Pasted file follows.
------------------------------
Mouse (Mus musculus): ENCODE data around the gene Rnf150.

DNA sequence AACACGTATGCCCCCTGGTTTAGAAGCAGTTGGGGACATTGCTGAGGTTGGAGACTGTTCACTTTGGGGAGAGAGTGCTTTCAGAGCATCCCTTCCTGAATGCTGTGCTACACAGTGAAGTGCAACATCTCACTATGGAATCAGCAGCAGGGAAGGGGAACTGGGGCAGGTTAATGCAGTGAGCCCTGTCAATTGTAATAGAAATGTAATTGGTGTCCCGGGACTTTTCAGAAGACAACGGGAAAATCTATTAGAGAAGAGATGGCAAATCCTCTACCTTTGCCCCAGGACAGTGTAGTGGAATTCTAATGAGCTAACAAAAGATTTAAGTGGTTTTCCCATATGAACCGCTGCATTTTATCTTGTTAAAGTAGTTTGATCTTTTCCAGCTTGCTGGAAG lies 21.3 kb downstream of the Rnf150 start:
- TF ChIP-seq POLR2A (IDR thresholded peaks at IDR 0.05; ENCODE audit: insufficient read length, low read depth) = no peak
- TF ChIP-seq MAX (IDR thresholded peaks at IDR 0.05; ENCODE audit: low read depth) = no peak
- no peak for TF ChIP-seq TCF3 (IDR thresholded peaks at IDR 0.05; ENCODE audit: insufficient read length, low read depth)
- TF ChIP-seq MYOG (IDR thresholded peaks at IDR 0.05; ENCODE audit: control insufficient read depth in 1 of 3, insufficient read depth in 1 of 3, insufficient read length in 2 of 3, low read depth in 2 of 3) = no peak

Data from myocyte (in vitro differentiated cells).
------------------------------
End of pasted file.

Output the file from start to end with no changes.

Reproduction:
Mouse (Mus musculus): ENCODE data around the gene Rnf150.

DNA sequence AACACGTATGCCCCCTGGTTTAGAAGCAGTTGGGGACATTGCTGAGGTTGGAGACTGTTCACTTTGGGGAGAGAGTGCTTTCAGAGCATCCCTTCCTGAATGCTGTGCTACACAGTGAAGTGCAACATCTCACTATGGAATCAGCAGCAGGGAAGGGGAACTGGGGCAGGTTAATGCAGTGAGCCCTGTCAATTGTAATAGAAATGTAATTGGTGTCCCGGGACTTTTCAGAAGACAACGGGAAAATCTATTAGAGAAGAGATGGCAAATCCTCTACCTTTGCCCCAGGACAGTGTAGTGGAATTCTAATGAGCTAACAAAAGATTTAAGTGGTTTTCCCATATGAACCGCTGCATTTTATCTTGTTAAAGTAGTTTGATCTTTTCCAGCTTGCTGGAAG lies 21.3 kb downstream of the Rnf150 start:
- TF ChIP-seq POLR2A (IDR thresholded peaks at IDR 0.05; ENCODE audit: insufficient read length, low read depth) = no peak
- TF ChIP-seq MAX (IDR thresholded peaks at IDR 0.05; ENCODE audit: low read depth) = no peak
- no peak for TF ChIP-seq TCF3 (IDR thresholded peaks at IDR 0.05; ENCODE audit: insufficient read length, low read depth)
- TF ChIP-seq MYOG (IDR thresholded peaks at IDR 0.05; ENCODE audit: control insufficient read depth in 1 of 3, insufficient read depth in 1 of 3, insufficient read length in 2 of 3, low read depth in 2 of 3) = no peak

Data from myocyte (in vitro differentiated cells).